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The allure of a good twist has made watching modern thrillers a bit of a problem. Influenced by those that made the highly specific genre so popular, many movies make the mistake of painting themselves into a corner, throwing all bets on the impact of an unexpected surprise. It’s a gimmick that has left many forgettable. What they fail to realize is that if the story itself isn’t creative and compelling, and the characters within it don’t create investment, the ending has no real worth. Such is the case with Blood in the Water, a noir-ish L.A. thriller that has an attractive cast and an inciting location, but fails to make any of it interesting.
It begins with murder. Shot from underwater, we witness a young woman brandish a large handgun and start firing, her image rippled by the undulating surface. This then sets up the premise of the rest of the story, where a young couple, Veronica (Willa Holland) and Percy (Alex Russell) are spending some time house-sitting in a gorgeous home in the Hollywood hills, complete with a swimming pool and lots of glass walls. They are visited by an old friend of theirs, Freedgood (Miguel Gomez), who has just finished a two-year stint in jail for drug dealing. Things seem okay if not a little uncomfortable as we learn that a) Freedgood was once Veronica’s lover and b) he could have squealed on Percy while in jail and got him in trouble but kept his mouth shut.
With that second part, Freedgood dangles it over Percy’s head and tells him he owes him some help, and cons him into another big money drug deal with the lure that a record producer will give Percy a shot. Meanwhile, back in the present, Veronica and Percy sit in the house, beaten and bloody explaining their story to a detective named Hector (David S. Lee), who himself seems a little seedy. With secrets slowly exposing and a triangle that sparks, it all leads to a climax of misdirection and violence.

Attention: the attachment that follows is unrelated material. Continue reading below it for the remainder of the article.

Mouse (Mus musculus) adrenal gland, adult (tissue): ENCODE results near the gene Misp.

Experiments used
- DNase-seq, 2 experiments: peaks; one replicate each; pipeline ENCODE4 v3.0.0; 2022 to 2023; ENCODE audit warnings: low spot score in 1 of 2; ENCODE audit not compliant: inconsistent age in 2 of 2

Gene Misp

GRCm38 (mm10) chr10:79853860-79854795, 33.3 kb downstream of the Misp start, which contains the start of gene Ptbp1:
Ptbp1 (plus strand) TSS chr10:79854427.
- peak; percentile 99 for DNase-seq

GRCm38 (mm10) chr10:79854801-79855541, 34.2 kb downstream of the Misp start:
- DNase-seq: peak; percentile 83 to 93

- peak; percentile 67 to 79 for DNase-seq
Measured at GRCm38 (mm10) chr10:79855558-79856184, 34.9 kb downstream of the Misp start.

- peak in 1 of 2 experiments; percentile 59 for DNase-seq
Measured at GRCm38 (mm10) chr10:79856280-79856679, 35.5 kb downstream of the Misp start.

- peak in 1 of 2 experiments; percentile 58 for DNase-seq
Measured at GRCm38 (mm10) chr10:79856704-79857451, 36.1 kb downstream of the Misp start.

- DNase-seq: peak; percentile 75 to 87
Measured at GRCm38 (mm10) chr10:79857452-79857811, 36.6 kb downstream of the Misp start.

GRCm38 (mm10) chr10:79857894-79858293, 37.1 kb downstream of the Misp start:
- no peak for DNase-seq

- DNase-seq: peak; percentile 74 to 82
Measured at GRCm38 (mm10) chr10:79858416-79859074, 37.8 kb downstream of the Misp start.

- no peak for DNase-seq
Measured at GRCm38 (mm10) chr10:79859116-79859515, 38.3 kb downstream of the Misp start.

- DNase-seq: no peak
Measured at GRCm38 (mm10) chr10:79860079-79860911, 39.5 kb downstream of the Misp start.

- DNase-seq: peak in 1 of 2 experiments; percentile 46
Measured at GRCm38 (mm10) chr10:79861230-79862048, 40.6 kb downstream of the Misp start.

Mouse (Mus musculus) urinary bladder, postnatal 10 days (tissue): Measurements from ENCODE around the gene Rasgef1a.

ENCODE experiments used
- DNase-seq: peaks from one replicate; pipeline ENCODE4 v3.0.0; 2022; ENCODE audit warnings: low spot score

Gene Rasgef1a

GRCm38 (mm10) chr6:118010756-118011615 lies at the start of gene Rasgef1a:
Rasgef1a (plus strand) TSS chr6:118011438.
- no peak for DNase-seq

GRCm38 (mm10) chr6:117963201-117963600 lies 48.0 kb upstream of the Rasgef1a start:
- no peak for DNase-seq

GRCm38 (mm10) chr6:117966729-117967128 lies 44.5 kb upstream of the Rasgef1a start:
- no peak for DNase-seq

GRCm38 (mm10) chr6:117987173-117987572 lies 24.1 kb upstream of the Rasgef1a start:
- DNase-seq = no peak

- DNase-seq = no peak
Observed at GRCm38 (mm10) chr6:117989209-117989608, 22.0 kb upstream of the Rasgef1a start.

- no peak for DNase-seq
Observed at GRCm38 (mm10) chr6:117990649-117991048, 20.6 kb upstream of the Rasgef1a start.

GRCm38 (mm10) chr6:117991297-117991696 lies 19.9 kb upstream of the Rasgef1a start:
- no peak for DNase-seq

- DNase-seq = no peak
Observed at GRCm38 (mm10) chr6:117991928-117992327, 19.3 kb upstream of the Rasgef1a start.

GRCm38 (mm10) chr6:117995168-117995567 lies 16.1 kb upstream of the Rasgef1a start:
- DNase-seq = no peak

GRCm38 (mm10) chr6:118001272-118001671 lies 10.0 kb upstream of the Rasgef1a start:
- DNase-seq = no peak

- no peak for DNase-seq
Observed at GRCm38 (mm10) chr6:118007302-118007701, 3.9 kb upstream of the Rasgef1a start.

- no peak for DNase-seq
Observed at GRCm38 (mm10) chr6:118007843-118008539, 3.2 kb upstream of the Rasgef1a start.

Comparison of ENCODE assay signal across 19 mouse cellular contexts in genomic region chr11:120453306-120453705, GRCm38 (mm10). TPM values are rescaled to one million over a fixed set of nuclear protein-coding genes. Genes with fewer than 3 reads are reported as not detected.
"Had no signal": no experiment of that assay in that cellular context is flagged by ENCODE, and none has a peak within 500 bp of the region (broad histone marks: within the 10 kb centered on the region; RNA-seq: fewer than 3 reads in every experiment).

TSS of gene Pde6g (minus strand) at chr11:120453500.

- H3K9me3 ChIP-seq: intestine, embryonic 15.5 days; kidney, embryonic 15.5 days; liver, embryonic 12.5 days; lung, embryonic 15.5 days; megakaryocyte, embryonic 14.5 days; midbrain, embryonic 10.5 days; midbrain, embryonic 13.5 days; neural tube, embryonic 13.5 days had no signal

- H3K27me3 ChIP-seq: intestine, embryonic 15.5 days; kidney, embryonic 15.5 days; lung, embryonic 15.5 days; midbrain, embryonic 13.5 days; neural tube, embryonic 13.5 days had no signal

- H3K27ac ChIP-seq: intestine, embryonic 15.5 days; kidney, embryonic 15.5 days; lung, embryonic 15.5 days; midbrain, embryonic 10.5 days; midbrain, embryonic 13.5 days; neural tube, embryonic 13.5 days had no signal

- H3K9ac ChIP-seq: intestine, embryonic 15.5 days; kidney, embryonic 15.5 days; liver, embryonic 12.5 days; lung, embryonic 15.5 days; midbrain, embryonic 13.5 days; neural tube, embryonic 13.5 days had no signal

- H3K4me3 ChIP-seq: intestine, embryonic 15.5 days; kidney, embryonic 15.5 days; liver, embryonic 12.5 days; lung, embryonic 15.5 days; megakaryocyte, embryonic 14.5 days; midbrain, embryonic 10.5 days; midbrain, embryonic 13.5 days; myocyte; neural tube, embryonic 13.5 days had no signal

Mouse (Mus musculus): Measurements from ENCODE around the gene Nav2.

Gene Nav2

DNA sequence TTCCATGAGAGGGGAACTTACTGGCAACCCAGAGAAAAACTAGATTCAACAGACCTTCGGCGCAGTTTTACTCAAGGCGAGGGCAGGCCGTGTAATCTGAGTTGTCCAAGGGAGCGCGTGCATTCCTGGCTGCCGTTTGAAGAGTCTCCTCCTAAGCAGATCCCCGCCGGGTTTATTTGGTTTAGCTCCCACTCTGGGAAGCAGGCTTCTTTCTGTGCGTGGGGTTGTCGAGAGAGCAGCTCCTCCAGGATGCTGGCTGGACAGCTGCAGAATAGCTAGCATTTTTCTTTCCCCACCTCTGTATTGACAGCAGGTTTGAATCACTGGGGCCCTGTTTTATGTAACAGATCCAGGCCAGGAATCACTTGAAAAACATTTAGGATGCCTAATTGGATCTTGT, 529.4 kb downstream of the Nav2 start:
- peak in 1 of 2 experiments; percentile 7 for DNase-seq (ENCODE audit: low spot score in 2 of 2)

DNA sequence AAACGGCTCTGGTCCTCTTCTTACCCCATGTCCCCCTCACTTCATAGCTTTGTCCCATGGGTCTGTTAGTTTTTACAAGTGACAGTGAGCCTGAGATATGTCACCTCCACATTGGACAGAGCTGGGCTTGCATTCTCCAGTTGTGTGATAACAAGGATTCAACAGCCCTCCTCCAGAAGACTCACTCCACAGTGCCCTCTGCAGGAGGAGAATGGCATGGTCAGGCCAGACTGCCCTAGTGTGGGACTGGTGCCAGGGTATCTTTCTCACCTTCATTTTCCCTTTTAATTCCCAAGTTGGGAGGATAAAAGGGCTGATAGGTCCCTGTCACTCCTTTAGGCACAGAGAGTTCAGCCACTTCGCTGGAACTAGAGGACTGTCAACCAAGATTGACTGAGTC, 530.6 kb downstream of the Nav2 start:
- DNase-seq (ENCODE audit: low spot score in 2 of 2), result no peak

Written and directed by Ben Cummings and Orson Cummings, Blood in the Water is a curious little film, shot mostly in one place and meant to be a noir-ish, erotic thriller that unfortunately, despite some solid efforts, lacks the momentum and dark humor to make it what it should be. The premise is time-tested, arguably most memorably spun in 1995’s The Usual Suspects, with an investigator digging for answers where clues are hiding in plain site, though yes, this film flips it all around. There are good moments and the actors are up for it, but a shallow script and bland direction ultimately weaken the experience.
There is this troubling trend in movies these days to show the ending, or a bit of it, at the start and then lead us back up to it for the remainder, and with movies like Blood in the Water, it only robs audiences of discovery, which for many is the real joy in watching the genre at all. Both Veronica and Percy are engaging characters, at least at the onset, highly attractive and sexually-charged. It ignites a bit of interest right away, but that energy is wasted and lost with the arrival Freedgood, who doesn’t offer any real sense of danger or intrigue since Percy already knows about Veronica and Freedgood’s past relationship.
Once more, the film can’t capitalize on the potential for a real romantic triangle, instead, putting its energies into the drug deal and corrosive friendship Percy and Freedgood share. What’s worse, Freedgood is limp. He’s never given the opportunity for menace until an ill-advised moment suddenly arrives where the film tries to make him more trouble than he seems. Holland, who is continuing to make a solid name for herself on the hit television series Arrow, spends most of the film in a skimpy bikini with little to say, which in itself is fine, but here’s a character that should be razor-sharp and hold all the proverbial cards, but is instead a weak and lifeless character with no bite. And there is no chemistry between her or either of the men.
Blood in the Water is a tepid thriller, one that hopes its ending will salvage the setup but is ultimately unearned. We have no investment in any of them and the lulls are too long in a movie that is so short. Not violent, nor sexy, nor dark enough for the genre it tries to be part of, Blood in the Water is a disappointment.
Directors: Ben Cummings, Orson Cummings
Writers: Ben Cummings, Orson Cummings
Stars: Willa Holland, Alex Russell, Miguel Gomez